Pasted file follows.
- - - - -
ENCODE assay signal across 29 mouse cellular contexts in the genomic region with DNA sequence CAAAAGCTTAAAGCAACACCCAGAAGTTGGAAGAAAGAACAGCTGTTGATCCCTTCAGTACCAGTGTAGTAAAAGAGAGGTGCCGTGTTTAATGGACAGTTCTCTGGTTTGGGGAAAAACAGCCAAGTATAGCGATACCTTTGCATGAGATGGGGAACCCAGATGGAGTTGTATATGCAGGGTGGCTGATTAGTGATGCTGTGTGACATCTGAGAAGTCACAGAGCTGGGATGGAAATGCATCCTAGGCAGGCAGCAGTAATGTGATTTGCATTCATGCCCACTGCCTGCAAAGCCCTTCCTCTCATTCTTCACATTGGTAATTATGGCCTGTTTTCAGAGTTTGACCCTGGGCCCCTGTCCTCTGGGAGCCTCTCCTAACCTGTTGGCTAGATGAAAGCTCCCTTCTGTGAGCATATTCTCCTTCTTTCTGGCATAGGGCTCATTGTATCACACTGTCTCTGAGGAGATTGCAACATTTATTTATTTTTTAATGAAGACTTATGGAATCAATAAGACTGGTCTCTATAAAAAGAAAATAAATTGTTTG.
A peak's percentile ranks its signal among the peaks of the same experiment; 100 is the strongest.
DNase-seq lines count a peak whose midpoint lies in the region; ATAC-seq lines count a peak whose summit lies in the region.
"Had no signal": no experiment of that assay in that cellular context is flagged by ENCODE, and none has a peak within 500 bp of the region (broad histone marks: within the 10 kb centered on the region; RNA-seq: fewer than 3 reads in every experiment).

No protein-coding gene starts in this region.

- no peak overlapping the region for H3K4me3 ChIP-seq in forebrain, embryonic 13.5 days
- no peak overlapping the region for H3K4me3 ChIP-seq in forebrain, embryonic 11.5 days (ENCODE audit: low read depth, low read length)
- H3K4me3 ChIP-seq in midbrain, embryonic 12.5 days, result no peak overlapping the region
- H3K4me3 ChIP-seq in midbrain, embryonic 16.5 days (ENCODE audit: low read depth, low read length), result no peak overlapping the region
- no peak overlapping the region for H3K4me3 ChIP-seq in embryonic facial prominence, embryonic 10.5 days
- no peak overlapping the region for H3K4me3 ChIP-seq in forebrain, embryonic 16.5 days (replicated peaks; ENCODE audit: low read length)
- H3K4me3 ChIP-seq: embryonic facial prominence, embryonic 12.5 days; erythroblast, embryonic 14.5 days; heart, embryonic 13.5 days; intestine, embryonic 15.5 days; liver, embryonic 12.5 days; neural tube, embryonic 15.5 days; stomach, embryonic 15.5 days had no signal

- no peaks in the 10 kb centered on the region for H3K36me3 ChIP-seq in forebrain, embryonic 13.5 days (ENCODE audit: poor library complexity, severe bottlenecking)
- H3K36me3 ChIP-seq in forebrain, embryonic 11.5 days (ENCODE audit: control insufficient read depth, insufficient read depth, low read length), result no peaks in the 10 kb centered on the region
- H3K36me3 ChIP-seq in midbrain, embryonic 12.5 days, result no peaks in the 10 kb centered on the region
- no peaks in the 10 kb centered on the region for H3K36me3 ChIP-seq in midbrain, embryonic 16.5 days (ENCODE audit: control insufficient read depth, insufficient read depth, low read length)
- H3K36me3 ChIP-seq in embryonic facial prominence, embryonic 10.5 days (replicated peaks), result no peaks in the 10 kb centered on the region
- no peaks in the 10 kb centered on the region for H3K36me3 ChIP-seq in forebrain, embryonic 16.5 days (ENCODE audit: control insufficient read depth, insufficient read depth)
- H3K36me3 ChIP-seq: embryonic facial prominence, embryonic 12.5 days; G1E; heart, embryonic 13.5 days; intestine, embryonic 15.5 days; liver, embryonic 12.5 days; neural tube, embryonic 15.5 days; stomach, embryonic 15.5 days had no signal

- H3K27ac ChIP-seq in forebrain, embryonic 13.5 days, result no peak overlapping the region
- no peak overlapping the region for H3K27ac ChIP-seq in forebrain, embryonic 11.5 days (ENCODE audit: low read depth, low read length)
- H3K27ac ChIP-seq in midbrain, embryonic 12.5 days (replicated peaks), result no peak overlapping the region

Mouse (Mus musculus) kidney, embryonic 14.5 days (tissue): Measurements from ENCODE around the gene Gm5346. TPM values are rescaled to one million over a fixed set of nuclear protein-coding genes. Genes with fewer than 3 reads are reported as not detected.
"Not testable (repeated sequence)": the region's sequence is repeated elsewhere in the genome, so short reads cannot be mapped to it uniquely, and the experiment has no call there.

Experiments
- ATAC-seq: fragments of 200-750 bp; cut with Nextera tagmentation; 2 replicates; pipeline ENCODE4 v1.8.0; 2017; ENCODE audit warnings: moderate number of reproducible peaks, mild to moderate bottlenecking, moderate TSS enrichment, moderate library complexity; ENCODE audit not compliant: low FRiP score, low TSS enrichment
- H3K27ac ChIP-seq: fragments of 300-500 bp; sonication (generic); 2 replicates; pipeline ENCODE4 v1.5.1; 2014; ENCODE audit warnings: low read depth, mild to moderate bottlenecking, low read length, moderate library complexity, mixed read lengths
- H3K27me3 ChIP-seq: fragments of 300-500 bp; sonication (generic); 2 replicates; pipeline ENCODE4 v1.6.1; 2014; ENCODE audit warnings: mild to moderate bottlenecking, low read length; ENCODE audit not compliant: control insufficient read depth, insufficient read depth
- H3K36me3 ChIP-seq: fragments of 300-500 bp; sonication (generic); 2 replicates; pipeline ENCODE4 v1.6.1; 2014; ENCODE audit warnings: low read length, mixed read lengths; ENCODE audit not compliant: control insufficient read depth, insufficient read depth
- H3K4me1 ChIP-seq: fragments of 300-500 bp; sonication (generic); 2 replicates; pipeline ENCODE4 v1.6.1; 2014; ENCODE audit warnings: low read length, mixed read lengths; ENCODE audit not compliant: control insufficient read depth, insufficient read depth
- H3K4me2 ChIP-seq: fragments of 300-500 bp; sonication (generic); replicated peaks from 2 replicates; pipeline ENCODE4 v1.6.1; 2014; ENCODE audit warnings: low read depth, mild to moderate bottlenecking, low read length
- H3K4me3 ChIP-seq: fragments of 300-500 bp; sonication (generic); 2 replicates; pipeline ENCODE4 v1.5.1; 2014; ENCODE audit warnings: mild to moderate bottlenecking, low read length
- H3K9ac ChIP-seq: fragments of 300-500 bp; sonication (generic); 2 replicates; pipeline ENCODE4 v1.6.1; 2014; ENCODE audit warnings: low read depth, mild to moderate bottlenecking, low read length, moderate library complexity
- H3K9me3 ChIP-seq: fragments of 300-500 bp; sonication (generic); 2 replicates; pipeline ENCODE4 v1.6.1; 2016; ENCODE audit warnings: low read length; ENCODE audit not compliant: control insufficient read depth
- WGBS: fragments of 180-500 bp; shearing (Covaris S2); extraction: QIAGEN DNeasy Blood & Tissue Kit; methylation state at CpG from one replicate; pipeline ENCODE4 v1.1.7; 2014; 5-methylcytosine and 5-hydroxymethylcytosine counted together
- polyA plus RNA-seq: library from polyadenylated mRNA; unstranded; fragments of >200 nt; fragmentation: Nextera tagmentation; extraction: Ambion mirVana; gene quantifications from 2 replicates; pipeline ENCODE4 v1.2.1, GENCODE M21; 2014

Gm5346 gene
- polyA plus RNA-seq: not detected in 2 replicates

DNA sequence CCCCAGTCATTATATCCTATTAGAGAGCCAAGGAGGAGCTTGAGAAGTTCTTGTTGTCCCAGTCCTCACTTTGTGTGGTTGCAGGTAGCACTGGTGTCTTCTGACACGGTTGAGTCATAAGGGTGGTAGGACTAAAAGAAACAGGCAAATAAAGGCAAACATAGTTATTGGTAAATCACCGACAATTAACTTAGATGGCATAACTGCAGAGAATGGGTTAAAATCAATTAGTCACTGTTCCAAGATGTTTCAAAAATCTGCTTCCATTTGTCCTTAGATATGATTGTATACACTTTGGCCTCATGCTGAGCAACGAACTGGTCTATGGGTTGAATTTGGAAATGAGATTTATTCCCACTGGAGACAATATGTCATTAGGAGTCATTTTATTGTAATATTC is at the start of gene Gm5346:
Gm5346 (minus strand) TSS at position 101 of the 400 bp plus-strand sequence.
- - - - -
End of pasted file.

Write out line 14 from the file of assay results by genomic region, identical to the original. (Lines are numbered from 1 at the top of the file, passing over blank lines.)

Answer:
- H3K36me3 ChIP-seq in forebrain, embryonic 11.5 days (ENCODE audit: control insufficient read depth, insufficient read depth, low read length), result no peaks in the 10 kb centered on the region